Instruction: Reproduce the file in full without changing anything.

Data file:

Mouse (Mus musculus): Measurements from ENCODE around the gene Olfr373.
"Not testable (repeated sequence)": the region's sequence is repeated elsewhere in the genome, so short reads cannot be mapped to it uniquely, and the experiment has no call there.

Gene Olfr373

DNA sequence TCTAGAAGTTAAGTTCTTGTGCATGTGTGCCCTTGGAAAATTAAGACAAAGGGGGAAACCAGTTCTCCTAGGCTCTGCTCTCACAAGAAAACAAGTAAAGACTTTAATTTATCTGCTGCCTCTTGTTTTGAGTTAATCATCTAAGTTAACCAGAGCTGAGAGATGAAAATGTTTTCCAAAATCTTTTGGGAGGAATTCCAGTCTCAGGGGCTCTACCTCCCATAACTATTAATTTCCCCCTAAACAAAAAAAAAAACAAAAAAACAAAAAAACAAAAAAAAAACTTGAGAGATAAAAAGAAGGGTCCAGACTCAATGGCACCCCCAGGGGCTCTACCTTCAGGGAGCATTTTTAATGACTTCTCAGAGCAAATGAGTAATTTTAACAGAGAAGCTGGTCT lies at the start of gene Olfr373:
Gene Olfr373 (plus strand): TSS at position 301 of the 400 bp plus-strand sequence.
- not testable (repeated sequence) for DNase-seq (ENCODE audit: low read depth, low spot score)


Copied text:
Mouse (Mus musculus): Measurements from ENCODE around the gene Olfr373.
"Not testable (repeated sequence)": the region's sequence is repeated elsewhere in the genome, so short reads cannot be mapped to it uniquely, and the experiment has no call there.

Gene Olfr373

DNA sequence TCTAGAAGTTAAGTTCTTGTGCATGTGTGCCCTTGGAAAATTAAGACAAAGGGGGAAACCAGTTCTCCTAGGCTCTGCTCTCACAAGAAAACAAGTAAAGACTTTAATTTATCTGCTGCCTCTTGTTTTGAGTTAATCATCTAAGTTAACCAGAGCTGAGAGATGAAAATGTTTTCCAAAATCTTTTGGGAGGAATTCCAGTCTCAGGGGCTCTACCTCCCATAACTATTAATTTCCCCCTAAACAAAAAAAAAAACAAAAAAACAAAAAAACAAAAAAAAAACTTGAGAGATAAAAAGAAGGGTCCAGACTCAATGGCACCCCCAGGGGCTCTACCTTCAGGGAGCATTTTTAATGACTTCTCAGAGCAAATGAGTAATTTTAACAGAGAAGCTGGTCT lies at the start of gene Olfr373:
Gene Olfr373 (plus strand): TSS at position 301 of the 400 bp plus-strand sequence.
- not testable (repeated sequence) for DNase-seq (ENCODE audit: low read depth, low spot score)